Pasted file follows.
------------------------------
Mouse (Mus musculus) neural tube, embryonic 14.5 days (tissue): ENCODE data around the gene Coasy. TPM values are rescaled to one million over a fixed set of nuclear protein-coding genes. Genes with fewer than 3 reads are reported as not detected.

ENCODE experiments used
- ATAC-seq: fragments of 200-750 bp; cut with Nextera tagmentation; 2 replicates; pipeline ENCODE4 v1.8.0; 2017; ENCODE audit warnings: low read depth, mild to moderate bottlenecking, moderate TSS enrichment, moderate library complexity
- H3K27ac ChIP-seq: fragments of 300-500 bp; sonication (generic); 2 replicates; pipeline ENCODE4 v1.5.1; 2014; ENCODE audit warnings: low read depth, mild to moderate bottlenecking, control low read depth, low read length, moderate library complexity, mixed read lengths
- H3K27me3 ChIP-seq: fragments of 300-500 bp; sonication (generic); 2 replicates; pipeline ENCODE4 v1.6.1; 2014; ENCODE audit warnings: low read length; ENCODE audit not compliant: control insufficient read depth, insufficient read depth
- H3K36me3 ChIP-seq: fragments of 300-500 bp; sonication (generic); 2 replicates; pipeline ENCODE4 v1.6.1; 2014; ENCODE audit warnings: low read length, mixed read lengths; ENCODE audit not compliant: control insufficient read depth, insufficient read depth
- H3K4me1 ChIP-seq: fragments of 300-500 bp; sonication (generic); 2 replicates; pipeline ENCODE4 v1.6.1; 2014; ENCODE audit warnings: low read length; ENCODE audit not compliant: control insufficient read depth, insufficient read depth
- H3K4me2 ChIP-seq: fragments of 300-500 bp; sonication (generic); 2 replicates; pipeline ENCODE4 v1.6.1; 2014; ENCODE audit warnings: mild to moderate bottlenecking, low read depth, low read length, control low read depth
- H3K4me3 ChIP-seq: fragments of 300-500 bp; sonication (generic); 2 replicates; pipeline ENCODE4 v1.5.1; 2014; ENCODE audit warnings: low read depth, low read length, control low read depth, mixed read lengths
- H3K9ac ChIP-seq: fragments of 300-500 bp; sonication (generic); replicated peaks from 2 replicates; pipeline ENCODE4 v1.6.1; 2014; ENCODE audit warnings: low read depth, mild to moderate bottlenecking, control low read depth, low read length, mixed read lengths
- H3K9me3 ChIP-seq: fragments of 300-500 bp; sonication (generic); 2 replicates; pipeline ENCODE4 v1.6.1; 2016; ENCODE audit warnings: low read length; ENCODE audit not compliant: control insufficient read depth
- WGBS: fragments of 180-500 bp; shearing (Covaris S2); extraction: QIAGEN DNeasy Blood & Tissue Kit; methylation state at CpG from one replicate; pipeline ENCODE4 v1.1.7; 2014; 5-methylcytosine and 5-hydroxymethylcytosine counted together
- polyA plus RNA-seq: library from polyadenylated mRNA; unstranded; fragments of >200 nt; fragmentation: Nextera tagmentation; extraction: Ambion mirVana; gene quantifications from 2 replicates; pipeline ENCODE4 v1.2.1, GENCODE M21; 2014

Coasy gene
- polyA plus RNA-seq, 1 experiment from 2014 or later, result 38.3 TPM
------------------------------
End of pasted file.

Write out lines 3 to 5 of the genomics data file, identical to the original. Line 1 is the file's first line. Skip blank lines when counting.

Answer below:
- ATAC-seq: fragments of 200-750 bp; cut with Nextera tagmentation; 2 replicates; pipeline ENCODE4 v1.8.0; 2017; ENCODE audit warnings: low read depth, mild to moderate bottlenecking, moderate TSS enrichment, moderate library complexity
- H3K27ac ChIP-seq: fragments of 300-500 bp; sonication (generic); 2 replicates; pipeline ENCODE4 v1.5.1; 2014; ENCODE audit warnings: low read depth, mild to moderate bottlenecking, control low read depth, low read length, moderate library complexity, mixed read lengths
- H3K27me3 ChIP-seq: fragments of 300-500 bp; sonication (generic); 2 replicates; pipeline ENCODE4 v1.6.1; 2014; ENCODE audit warnings: low read length; ENCODE audit not compliant: control insufficient read depth, insufficient read depth